A June 2002 trip
to Collioure by diminor1929
Quote: It is easy to see why this tiny Mediterranean town became a favorite of a group of artists,known as the Fauvists,who made it their summer home in the late 19th century.
A 12th century Moorish belltower dominates the site, and Collioure is considered to be a true town of the "Cote Vermeille" due to the vermillion color of the water.
You can follow the "Chemin de Fauvism" a self-guided path that takes you around the town, with reproductions of famous paintings by Matisse and Derain, at the site where they were painted.
Another favorite place is the "Moure", which is the old quarter of town. It contains steep but pretty streets, pastel-tinted homes, small galleries and shops and cafes.
Collioure's Musee de Art Moderne is located in the Villa Palms on the edge of town on the way to Port Vendres. An ancient medieval castle in the center of town is used for local art exhibits and concerts. You are sure to fall in love with the history, the beauty and the charnm of this town and like me, will want to return.
Some of the best gelato stands in France will also be found here with more flavors than you can imagine. I tried to work my way through them but only got to sample 6 or 7. They were all delectable.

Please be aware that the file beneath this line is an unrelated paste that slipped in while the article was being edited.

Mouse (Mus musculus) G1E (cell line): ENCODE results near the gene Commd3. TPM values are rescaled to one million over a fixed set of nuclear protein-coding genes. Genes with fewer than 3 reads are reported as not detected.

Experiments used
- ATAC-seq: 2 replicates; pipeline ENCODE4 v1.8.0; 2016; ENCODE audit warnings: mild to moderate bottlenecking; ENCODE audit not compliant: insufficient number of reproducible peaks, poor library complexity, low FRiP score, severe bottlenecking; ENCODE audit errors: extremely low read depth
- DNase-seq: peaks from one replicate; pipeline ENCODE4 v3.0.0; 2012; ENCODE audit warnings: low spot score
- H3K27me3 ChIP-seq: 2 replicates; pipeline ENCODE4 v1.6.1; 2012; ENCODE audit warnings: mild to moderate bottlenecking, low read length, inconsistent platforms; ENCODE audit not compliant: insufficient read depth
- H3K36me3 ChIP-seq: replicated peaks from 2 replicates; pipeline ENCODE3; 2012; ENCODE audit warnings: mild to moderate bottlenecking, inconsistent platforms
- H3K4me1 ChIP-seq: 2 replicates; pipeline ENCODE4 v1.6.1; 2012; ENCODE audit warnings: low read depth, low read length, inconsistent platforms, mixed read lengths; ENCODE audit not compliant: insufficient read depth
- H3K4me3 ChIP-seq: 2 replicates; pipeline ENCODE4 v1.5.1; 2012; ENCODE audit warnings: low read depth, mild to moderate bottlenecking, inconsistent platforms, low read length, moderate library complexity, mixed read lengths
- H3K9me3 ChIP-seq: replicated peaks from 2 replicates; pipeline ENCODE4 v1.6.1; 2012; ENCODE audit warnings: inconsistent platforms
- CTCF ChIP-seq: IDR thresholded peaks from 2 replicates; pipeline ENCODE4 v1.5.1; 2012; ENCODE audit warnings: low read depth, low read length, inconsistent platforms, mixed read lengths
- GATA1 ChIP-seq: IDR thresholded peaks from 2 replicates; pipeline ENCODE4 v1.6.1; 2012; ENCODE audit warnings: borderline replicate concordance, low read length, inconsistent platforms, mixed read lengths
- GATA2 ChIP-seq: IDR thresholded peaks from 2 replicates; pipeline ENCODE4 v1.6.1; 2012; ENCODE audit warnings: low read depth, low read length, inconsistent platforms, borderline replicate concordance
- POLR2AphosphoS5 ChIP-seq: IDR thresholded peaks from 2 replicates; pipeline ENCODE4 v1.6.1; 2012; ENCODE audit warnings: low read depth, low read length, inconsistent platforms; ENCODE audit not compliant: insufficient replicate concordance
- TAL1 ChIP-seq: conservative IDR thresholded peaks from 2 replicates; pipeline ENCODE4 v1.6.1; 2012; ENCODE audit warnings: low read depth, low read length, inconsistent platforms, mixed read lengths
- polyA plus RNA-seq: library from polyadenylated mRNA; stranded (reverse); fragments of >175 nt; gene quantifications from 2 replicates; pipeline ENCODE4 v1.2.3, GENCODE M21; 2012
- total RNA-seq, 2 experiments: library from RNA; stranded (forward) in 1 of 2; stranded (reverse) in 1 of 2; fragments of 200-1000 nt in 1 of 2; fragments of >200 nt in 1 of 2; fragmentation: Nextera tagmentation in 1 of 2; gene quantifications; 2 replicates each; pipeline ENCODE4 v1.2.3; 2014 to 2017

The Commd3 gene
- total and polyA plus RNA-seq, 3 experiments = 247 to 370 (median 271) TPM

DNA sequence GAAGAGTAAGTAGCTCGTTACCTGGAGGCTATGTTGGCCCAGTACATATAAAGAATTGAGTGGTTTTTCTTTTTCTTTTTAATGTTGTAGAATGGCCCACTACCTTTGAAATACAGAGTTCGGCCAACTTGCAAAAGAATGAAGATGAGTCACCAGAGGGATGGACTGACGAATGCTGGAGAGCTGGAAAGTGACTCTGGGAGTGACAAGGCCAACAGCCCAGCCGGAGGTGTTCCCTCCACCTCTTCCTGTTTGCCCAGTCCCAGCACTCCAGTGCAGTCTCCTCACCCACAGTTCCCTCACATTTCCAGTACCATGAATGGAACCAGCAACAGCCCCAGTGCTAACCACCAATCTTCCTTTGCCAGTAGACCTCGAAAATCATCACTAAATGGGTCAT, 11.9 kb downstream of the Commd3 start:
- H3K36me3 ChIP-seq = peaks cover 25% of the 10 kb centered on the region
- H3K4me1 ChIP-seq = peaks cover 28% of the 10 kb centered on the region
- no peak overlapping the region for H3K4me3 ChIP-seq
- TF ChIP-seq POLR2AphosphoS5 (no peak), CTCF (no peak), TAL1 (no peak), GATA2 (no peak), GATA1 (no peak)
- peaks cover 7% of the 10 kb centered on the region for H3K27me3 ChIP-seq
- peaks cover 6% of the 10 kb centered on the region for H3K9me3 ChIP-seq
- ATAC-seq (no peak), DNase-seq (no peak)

Strategically located close to the middle of town, it is only a few minutes walk to the beach and cafés.
The restaurant serves the specialties of the area -- anchovies, mussels, grilled sea bass, and incredible olives.
The real attractions of this historic establishment are the original works of art that grace its walls, gifts in lieu of payment from some of the most famous artists of the time. Matisse, Picasso, Maillol, and a host of others spent time in Collioure and if this hotel was good enough for them, I figured it should be good enough for me! It was . . .
Member Rating 3 out of 5 on October 6, 2002
Hotel le Templiers
Quai de l'Amiraute
Member Rating 4 out of 5 on September 15, 2002
Chemin de Fauvism
Self-guided Walking Tour
At any rate, Collioure became kind of a "mecca" for these artists, attracting the likes of Derain, Dali, and Picasso, as well as Maillol (a sculptor), Marquet, Manguin, Vlaminck, Dufy, and others. Fauvism appears to have been a relatively brief movement in art history but had a supreme influence on some of the later Expressionists.
Examples of quaint and colorful fishing boats similar to those Matisse painted are still in the harbor, mainly for tourists and other artists who still flock here. There are lots of touristy artists who have set up canvases along the beach, but the town has some serious art galleries as well.